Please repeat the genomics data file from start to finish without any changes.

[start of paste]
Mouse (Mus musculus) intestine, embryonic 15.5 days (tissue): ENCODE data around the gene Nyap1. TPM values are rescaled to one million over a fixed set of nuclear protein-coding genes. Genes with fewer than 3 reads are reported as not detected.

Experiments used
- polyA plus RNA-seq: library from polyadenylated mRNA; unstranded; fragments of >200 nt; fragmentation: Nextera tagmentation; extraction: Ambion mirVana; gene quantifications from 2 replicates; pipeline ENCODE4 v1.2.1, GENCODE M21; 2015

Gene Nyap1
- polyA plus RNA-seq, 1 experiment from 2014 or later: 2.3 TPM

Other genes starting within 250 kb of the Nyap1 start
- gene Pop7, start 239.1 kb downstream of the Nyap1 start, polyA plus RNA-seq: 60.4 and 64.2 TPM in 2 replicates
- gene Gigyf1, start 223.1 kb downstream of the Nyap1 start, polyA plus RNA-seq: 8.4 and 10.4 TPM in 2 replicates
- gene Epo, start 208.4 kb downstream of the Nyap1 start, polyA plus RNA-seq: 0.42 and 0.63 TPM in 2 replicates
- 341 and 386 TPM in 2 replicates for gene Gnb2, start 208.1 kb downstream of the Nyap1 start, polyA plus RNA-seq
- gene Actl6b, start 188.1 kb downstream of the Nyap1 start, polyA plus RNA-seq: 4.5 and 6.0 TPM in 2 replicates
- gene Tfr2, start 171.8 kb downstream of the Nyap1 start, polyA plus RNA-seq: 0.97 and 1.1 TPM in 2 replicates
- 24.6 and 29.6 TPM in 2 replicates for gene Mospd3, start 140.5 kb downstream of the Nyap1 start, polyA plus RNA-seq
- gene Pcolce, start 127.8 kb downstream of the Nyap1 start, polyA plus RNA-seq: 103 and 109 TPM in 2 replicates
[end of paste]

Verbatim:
Mouse (Mus musculus) intestine, embryonic 15.5 days (tissue): ENCODE data around the gene Nyap1. TPM values are rescaled to one million over a fixed set of nuclear protein-coding genes. Genes with fewer than 3 reads are reported as not detected.

Experiments used
- polyA plus RNA-seq: library from polyadenylated mRNA; unstranded; fragments of >200 nt; fragmentation: Nextera tagmentation; extraction: Ambion mirVana; gene quantifications from 2 replicates; pipeline ENCODE4 v1.2.1, GENCODE M21; 2015

Gene Nyap1
- polyA plus RNA-seq, 1 experiment from 2014 or later: 2.3 TPM

Other genes starting within 250 kb of the Nyap1 start
- gene Pop7, start 239.1 kb downstream of the Nyap1 start, polyA plus RNA-seq: 60.4 and 64.2 TPM in 2 replicates
- gene Gigyf1, start 223.1 kb downstream of the Nyap1 start, polyA plus RNA-seq: 8.4 and 10.4 TPM in 2 replicates
- gene Epo, start 208.4 kb downstream of the Nyap1 start, polyA plus RNA-seq: 0.42 and 0.63 TPM in 2 replicates
- 341 and 386 TPM in 2 replicates for gene Gnb2, start 208.1 kb downstream of the Nyap1 start, polyA plus RNA-seq
- gene Actl6b, start 188.1 kb downstream of the Nyap1 start, polyA plus RNA-seq: 4.5 and 6.0 TPM in 2 replicates
- gene Tfr2, start 171.8 kb downstream of the Nyap1 start, polyA plus RNA-seq: 0.97 and 1.1 TPM in 2 replicates
- 24.6 and 29.6 TPM in 2 replicates for gene Mospd3, start 140.5 kb downstream of the Nyap1 start, polyA plus RNA-seq
- gene Pcolce, start 127.8 kb downstream of the Nyap1 start, polyA plus RNA-seq: 103 and 109 TPM in 2 replicates